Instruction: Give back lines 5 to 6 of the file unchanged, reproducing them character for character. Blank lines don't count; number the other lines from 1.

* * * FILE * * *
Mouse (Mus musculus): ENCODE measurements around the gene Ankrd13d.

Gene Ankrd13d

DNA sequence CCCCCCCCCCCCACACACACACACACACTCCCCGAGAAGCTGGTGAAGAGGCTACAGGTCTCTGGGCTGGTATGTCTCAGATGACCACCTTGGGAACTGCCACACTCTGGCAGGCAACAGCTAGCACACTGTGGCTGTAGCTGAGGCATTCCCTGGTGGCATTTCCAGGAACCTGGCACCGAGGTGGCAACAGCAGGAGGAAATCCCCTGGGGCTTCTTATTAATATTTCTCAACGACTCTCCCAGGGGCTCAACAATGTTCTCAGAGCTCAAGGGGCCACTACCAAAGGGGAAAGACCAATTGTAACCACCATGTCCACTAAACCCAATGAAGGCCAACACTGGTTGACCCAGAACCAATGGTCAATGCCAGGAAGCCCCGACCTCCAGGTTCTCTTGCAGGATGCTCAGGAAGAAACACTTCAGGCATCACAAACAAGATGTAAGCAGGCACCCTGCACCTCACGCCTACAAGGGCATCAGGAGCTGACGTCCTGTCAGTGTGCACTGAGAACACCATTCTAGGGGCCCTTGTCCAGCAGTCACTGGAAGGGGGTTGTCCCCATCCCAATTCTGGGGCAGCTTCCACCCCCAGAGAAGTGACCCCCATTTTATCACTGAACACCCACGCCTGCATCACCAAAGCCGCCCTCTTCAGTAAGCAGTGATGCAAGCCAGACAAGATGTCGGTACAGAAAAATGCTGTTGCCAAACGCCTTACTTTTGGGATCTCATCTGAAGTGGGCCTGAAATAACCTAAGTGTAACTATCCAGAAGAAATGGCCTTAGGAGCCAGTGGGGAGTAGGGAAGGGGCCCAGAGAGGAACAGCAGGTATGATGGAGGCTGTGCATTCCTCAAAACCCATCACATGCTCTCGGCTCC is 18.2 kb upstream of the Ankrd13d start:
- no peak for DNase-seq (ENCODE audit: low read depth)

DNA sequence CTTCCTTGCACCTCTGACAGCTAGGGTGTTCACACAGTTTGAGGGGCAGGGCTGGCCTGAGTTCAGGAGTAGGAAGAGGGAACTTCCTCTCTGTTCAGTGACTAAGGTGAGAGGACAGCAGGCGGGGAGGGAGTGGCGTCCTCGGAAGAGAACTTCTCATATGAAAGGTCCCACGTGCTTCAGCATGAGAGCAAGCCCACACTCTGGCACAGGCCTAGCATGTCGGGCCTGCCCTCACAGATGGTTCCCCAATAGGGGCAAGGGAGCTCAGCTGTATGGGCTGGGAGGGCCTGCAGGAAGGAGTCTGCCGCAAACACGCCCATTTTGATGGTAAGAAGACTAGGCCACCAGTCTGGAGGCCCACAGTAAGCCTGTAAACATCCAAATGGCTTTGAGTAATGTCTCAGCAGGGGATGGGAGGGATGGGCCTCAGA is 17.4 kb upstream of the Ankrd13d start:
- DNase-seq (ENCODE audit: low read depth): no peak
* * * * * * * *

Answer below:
DNA sequence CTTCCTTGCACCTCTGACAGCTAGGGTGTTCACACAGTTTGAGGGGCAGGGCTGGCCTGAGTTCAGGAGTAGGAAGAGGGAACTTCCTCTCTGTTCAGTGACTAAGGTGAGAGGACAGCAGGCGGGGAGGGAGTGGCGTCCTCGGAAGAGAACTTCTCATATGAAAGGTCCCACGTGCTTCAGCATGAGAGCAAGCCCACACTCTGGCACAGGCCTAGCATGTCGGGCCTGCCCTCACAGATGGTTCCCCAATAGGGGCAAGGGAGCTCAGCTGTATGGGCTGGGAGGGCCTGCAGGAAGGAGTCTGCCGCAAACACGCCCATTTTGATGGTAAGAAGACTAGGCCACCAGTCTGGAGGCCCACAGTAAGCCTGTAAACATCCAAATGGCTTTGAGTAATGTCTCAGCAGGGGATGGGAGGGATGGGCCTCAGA is 17.4 kb upstream of the Ankrd13d start:
- DNase-seq (ENCODE audit: low read depth): no peak